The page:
These hours passed long and slow. I had clocked in just after midnight when this roaring monster departed from Calgary. Now I felt my eyes growing weary from the lullaby echo of train tracks click-clacking repeatedly. It would go on like this until sunrise when the waitresses would wake and tea service would resume. For now though it was just this steaming engine and me, and a passenger car full of sleeping strangers headed into the twilight of the alpine glow.
I heard the desperate cry of a coyote, then the waiting of a lingering forest. The treeline pounced forward for a moment and then disappeared entirely. Like the flash of a Boers’ grenade I was stunned briefly, but I had been trained for this. The weight of the world fell upon me and I sounded my own choo-chooing signal in a cry of defiance, leaping for the throttle to put it in high gear. The clickety clack of the tracks grew louder quickly until it was overtaken entirely – overtaken by something else all together. It was the alpine glow, now humming loudly and fierce, without warning or mourning, unleashing a vengeance pent up since the dawn of the industrial revolution. Windows rumbled and China mugs rattled.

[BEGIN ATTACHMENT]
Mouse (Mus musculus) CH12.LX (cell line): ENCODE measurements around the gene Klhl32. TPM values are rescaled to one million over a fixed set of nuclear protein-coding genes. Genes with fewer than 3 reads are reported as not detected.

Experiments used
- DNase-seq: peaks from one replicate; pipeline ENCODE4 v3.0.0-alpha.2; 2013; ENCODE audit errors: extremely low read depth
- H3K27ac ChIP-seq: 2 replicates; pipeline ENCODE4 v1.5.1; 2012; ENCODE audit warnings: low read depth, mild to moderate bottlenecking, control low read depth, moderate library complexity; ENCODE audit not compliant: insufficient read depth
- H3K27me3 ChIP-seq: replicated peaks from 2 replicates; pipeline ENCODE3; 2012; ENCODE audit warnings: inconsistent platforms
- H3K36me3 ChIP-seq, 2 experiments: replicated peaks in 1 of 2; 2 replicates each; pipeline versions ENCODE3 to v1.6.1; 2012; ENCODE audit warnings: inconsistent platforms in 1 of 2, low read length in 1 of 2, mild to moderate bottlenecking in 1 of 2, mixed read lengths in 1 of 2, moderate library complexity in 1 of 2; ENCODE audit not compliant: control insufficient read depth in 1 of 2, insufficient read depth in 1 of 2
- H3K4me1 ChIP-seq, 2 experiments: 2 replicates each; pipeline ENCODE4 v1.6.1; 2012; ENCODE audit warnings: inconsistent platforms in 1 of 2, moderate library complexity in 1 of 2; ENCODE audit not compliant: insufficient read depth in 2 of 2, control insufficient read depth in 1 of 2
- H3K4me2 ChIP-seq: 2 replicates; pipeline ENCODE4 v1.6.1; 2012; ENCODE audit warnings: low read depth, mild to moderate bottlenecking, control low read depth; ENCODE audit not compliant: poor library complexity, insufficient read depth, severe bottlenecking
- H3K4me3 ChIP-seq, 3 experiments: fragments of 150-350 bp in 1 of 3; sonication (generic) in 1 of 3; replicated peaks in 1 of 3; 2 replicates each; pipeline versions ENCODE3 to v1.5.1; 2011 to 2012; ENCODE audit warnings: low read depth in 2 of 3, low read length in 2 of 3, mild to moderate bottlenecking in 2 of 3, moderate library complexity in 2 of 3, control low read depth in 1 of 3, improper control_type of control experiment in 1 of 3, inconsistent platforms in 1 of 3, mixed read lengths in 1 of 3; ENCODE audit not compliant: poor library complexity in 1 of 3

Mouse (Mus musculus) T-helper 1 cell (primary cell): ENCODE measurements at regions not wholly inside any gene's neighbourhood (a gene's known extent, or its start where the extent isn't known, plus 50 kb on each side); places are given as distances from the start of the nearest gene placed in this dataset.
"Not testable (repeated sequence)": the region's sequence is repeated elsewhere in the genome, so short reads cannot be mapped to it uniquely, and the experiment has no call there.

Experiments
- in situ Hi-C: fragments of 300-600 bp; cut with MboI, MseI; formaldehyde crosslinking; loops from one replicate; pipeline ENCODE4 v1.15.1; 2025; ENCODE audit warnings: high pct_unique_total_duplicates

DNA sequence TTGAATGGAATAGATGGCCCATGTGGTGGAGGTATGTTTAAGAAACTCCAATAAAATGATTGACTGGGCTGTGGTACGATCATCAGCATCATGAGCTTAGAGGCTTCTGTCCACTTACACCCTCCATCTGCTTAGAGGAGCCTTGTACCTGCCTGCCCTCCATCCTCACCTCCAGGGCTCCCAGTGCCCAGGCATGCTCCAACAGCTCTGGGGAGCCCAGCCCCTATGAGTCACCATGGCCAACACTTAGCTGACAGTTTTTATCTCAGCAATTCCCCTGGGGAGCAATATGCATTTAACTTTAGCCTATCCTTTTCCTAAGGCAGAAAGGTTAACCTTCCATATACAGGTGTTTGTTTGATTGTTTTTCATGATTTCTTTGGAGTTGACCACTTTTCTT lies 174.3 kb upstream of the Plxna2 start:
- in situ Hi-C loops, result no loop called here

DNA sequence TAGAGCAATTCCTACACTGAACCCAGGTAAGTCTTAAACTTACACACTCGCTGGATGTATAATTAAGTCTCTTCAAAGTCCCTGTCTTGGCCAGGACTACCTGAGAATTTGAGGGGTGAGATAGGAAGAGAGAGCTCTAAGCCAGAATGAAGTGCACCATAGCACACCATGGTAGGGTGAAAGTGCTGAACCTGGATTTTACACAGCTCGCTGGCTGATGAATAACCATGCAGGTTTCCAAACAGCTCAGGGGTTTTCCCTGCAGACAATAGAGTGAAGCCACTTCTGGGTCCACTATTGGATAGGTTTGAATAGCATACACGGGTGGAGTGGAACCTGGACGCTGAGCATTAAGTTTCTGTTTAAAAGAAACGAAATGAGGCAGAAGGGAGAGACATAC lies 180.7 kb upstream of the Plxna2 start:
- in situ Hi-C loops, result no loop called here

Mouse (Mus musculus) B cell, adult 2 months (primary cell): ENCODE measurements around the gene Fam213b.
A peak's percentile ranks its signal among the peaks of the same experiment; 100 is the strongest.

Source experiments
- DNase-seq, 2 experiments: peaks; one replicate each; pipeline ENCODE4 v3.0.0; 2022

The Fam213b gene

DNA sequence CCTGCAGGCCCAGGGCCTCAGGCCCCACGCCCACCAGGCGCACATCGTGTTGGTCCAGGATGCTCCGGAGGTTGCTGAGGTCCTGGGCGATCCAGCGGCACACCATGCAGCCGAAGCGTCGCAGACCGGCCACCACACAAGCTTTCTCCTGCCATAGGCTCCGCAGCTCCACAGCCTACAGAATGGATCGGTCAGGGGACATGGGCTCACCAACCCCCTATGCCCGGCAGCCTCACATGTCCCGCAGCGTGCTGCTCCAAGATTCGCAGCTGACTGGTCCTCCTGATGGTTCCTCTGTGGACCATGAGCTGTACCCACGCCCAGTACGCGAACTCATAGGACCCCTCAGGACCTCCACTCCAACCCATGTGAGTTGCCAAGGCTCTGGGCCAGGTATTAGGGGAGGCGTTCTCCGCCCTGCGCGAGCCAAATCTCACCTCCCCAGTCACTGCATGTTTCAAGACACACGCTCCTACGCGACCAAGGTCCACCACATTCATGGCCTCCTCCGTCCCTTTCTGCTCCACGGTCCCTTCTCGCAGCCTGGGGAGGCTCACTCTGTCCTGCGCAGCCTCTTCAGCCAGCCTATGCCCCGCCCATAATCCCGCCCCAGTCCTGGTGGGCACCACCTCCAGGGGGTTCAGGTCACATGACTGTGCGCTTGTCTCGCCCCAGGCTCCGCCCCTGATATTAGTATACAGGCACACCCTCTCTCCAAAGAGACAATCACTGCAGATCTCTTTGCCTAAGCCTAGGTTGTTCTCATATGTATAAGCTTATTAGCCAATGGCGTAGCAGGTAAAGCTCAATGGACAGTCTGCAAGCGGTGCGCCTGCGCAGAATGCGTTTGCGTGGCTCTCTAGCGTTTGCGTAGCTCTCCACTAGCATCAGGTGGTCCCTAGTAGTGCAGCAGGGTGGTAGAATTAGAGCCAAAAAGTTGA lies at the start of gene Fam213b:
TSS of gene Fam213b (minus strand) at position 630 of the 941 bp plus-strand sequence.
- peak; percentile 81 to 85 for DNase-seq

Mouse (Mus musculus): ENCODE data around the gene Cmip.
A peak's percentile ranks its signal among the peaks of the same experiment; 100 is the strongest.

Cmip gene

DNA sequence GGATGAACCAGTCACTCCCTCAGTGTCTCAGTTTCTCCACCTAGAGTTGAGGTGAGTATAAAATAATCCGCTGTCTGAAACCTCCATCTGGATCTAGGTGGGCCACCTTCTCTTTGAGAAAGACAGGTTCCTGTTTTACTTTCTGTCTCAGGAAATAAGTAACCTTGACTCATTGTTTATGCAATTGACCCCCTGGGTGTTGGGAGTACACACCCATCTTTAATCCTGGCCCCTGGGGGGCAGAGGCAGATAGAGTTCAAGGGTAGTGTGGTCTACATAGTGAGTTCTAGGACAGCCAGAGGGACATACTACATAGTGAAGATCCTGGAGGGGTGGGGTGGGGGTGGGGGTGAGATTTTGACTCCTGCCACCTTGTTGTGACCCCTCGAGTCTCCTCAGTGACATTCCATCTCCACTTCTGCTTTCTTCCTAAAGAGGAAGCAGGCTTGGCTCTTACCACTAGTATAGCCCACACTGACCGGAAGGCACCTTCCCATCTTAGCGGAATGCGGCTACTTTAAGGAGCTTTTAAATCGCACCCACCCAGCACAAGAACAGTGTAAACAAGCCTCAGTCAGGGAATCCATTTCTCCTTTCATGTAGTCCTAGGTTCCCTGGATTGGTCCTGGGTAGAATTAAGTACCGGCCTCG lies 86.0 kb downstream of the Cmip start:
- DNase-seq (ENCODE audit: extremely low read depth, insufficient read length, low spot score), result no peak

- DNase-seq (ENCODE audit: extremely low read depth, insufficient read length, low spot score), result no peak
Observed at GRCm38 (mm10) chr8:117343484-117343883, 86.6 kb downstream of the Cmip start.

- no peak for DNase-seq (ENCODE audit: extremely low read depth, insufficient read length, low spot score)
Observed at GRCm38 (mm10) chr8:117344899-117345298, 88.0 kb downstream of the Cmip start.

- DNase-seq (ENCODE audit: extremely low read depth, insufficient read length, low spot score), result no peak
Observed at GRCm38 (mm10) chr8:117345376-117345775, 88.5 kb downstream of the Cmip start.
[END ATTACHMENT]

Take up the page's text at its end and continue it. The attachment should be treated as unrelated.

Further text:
I had heard these shale foundations weren’t the strongest, but never had a thought crossed my mind that it could crumble without a moments notice.
One dislodged rock, I suppose that was all it took, and now here was 100 million tonnes worth of rubble rushing towards me like a grey sea tsunami. At 100km/hour it was fast, but my own roaring monster clocked in at 120k and we parted the silver seas with ease as I caught my breathe. I just hoped the midnight miners had been as lucky.
*This piece is inspired by the story of the Frank Slide at Crowsnest Pass which occurred on April 29, 1903, at 4:10am. Killing nearly 100 people (almost 1/5th of the town), it was Canada’s deadliest ever rockslide. I can only imagine the fear of the train conductor who passed through it just as it began